Equitable or Beneficial Ownership

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This concept extends to taxable entities as well as individuals. This article will begin with individuals and their ownership of a residence. A personal residence will be used and if the mortgage interest and property taxes are deductible thereon.

A taxpayer may generally deduct interest paid or accrued (depending upon the method of accounting) during the tax year. See Sec. 163(a). There are exceptions to this such as personal interest. See Sec. 163(h)(2). Qualified residence interest is what will be discussed in the context of equitable or beneficial ownership. See Sec. 163(h)(3).

In addition, the taxpayer generally may deduct property taxes paid or accrued (depending upon the method of accounting) during the tax year. Generally this tax must be imposed upon the taxpayer. See Reg. 1.164-1. However, as with qualified residence interest, equitable or beneficial ownership will determine which taxpayer (the legal owner or the beneficial owner) will be entitled to the deduction of the property tax.

In summary, a taxpayer could have legal ownership of a residence and yet not have equitable or beneficial ownership. One of the characteristics of this type of ownership is that there is an economic effect. This would include such rights and obligations as: possession, obtain legal title upon full payment of the purchase price, construct improvements, pay property taxes, risk of loss, insure and maintain the property.


For example, a mother with her own home buys (in her name) another residence through a lender. Her son lives in this residence. The mother never sets foot in the residence she purchased - well, maybe to visit now and then. Her son makes all mortgage payments directly to the lender. He also pays utilities, taxes, and all other expenses associated with the home. They have an understanding, perhaps in writing to solidify it, that should the son default on the payments, she has recourse to him. In this case, the mother is the legal owner and the son is the equitable or beneficial owner.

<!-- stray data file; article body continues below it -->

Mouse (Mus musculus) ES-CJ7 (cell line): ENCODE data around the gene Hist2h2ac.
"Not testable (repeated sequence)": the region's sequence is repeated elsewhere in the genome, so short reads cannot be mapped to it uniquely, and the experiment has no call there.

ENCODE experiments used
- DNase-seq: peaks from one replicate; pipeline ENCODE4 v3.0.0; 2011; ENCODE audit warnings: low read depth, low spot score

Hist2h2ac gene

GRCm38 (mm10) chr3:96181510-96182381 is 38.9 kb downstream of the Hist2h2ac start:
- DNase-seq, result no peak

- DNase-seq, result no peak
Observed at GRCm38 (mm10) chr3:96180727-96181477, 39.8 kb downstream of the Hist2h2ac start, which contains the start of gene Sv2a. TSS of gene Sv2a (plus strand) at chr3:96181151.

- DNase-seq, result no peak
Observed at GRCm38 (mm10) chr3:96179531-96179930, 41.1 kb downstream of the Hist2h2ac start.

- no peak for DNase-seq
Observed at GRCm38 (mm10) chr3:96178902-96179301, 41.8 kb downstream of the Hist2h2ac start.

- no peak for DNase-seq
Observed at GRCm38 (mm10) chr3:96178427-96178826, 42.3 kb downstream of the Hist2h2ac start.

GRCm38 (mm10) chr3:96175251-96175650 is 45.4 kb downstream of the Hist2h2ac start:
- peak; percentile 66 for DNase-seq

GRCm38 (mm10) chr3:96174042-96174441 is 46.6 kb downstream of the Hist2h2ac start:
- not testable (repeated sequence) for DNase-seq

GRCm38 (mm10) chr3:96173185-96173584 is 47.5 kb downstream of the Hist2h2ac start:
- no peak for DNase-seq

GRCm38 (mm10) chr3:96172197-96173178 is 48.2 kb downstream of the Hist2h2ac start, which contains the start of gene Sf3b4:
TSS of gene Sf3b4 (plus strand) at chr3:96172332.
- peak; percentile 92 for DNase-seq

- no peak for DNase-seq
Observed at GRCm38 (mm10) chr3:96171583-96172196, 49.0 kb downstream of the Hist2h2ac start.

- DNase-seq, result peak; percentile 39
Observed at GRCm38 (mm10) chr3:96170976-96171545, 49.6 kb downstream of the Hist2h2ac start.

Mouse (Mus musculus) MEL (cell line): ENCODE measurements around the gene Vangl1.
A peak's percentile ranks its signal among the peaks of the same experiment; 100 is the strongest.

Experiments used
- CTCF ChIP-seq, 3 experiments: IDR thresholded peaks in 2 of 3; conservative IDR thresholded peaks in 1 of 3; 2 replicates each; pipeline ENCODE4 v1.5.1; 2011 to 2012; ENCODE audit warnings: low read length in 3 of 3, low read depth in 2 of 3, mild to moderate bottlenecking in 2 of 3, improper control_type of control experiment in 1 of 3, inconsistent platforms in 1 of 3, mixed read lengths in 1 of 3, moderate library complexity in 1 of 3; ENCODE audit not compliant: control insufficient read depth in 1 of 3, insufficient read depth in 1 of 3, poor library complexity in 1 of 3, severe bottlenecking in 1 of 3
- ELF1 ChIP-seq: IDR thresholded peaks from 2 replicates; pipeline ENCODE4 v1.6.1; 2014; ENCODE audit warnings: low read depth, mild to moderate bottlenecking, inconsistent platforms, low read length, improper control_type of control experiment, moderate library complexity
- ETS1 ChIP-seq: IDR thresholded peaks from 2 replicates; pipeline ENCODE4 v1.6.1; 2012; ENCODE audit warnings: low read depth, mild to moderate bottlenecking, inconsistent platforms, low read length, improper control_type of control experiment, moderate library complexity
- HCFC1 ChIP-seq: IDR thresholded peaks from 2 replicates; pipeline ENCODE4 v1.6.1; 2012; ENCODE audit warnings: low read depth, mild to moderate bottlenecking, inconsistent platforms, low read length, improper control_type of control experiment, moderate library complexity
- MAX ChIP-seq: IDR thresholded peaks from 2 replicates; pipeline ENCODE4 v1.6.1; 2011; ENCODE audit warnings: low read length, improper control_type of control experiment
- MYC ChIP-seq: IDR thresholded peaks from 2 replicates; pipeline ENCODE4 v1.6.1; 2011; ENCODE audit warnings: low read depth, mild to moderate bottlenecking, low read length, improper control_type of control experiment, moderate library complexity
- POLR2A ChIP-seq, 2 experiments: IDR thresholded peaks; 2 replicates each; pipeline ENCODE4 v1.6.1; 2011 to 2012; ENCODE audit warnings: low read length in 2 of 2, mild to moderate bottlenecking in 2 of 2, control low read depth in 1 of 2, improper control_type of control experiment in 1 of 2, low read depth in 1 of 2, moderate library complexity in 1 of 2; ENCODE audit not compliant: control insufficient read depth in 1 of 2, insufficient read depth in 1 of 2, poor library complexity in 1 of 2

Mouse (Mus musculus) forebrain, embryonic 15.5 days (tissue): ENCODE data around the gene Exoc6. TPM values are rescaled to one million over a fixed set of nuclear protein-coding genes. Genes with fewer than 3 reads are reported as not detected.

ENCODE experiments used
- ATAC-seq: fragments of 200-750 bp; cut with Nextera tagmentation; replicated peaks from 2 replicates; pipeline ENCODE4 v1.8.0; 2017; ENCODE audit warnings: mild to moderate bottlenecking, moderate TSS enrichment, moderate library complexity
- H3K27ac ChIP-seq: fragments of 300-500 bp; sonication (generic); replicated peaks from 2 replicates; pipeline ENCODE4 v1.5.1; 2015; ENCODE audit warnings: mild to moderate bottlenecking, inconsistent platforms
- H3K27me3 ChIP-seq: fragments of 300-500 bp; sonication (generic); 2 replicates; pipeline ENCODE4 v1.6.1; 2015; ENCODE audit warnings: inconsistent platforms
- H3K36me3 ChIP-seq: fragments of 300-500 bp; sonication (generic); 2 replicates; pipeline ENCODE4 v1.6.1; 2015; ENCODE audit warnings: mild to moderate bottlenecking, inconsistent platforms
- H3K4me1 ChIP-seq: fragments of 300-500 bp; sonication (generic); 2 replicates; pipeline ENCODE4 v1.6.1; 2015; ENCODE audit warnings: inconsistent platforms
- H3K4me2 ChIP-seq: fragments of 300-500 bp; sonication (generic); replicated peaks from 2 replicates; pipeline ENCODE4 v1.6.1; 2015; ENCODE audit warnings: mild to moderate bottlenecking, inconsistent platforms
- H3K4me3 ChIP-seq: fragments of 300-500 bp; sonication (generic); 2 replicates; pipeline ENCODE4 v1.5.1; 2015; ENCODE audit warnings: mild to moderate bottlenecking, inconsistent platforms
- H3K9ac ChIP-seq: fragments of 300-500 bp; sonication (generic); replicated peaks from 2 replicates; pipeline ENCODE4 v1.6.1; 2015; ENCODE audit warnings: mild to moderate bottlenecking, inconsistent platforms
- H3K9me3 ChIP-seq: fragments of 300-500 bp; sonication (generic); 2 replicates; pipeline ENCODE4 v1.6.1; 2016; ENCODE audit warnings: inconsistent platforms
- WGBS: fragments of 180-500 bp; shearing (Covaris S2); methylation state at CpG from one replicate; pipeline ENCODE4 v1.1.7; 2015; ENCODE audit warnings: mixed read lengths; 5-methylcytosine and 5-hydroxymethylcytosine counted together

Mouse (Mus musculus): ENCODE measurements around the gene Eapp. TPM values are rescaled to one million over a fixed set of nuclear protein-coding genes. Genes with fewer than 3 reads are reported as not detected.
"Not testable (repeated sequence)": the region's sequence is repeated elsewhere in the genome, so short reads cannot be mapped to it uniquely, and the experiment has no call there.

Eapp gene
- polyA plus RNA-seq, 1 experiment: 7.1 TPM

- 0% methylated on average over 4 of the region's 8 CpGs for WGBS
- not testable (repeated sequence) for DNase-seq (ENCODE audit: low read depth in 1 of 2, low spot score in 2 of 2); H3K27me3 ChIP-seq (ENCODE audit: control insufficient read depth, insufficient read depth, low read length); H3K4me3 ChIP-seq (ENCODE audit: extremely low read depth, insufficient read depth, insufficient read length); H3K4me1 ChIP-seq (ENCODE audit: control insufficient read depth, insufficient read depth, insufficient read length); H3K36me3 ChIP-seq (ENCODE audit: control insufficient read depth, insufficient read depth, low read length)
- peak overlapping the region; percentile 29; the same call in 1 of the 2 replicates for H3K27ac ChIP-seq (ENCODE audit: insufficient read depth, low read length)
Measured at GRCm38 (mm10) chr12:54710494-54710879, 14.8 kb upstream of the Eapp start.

Several times, the courts have held that legal ownership in of itself does not equate with an automatic tax deduction. There are numerous cases but two that illustrate this clearly are Uslu TC Memo 1997-551 and Trans TC Memo 1999-233. The Trans vs Commissioner case addresses other issues as well. Nevertheless, the Court explicitly addressed property taxes and ruled in favor of the Petitioners. Finally, see Njenge TC Summary 2008-84 in which the Court ruled in favor of the Petitioners for the interest and taxes.


True, deductible interest must arise from a debtor-creditor relationship which is enforceable. Although Reg. 1.163-1(b) makes it clear the interest on non-recourse debt is deductible, the mother and son have created a debtor-creditor relationship.

Now the question arises, is either the mother or the son entitled to take the interest and property tax deductions for federal income tax. The mother could not because she is not a beneficial owner and did not make the payments. The son would be entitled to the interest and property tax deductions because of his beneficial ownership.


Notice how differently the court ruled in the Nair TC Summary 2007-116 case. This case was much different than Uslu, Trans, and Njenge because in these three cases the burdens and benefits of ownership were clearly established. Nair could not establish the burdens and benefits of ownership - that is the key.


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